Round-table discussions on UNICEF Children’s Rights

The Daily Herald writes that Regional Director of United Nations Children’s Fund UNICEF and expert on children’s rights Nils Kassberg hosted a roundtable discussion day Friday at Eugenius Johnson Centre in Windwardside. The aim was to create more awareness about child abuse and to start working on a programme to tackle the issue on Saba in the near future.
The local churches give plenty attention to this issue already, but according to Island Governor Jonathan Johnson, it is important to broaden the approach and create a more structured solution. Johnson’s role is to facilitate and keep in direct contact with Kassberg in the future, as this was just a first step in a much larger design.

Kassberg talked about worldwide child abuse and ways to solve the issue. “Child abuse affects all countries in the world. It is hard for countries to present and examine the problem as no country wants to be listed as child-unfriendly, although this attitude just creates more problems,” explained Kassberg. According to him a “worldwide floor of rights” has to be established. “Before the age of 20, 37 per cent of boys and 44 per cent of girls in the Caribbean have had at least one experience of sexual abuse,” Kassberg stated. “The youngest grandmother in the world is 26 years old and lives in Jamaica.”
After Kassberg’s speech, attendants sat in three groups and discussed ways to create points of action on how to proceed with this ongoing project. Among attendants were representatives from government, educational institutions and several churches.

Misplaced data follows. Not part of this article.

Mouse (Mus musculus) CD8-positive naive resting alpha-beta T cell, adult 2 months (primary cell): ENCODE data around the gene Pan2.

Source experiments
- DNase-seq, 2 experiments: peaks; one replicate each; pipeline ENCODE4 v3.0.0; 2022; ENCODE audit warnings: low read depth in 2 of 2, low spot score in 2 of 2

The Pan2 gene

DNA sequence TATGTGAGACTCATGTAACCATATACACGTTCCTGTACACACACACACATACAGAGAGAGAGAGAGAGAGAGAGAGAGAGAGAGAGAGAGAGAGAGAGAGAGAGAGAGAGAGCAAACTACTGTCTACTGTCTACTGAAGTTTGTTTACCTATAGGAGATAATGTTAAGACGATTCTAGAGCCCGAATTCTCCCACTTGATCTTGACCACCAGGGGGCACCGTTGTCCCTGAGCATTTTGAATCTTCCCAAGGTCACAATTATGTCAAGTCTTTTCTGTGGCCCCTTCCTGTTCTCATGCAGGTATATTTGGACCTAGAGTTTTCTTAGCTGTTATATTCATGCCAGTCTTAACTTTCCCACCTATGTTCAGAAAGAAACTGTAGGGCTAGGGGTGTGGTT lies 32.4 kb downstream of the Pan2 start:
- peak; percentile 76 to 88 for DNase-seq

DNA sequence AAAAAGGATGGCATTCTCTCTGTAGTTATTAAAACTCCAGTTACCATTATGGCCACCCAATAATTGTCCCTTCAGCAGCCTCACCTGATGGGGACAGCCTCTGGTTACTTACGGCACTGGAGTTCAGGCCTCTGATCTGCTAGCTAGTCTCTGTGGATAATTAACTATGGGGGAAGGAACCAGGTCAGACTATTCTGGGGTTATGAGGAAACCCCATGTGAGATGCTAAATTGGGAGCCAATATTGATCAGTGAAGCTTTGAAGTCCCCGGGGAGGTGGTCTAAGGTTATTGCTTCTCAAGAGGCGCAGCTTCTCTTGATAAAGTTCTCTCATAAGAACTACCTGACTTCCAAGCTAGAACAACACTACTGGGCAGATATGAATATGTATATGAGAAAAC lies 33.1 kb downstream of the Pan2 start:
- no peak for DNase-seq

In 2013, UNICEF presented the “Child on Saba” report. One of the conclusions was a lack of coordination on how to handle the issues. Another point of interest was the creation of more aware ness among the general public. “Because abuse is not addressed and, therefore, not solved, it may continue for generations,” was Kassberg’s opinion. Governor Johnson stated that one of the big challenges is how to address the issues to the parents in a non-confrontational way. “It’s important that this is a bottom-up approach. It comes from the community, instead of legislation that is implemented by politicians,” Johnson said. He also stated that it is important to give families a sense of purpose and to give them the space to grow.

Kassberg added that social internships, such as community service, are a great way to unlock this sense of purpose at a young age. Nicole van Kimmenade, who is currently on Saba for a six-month traineeship from the Dutch government, organized the event. “This was a fruitful day. I am so pleased to see that everyone is willing to participate in making Saba a safer place for children,” she concluded.

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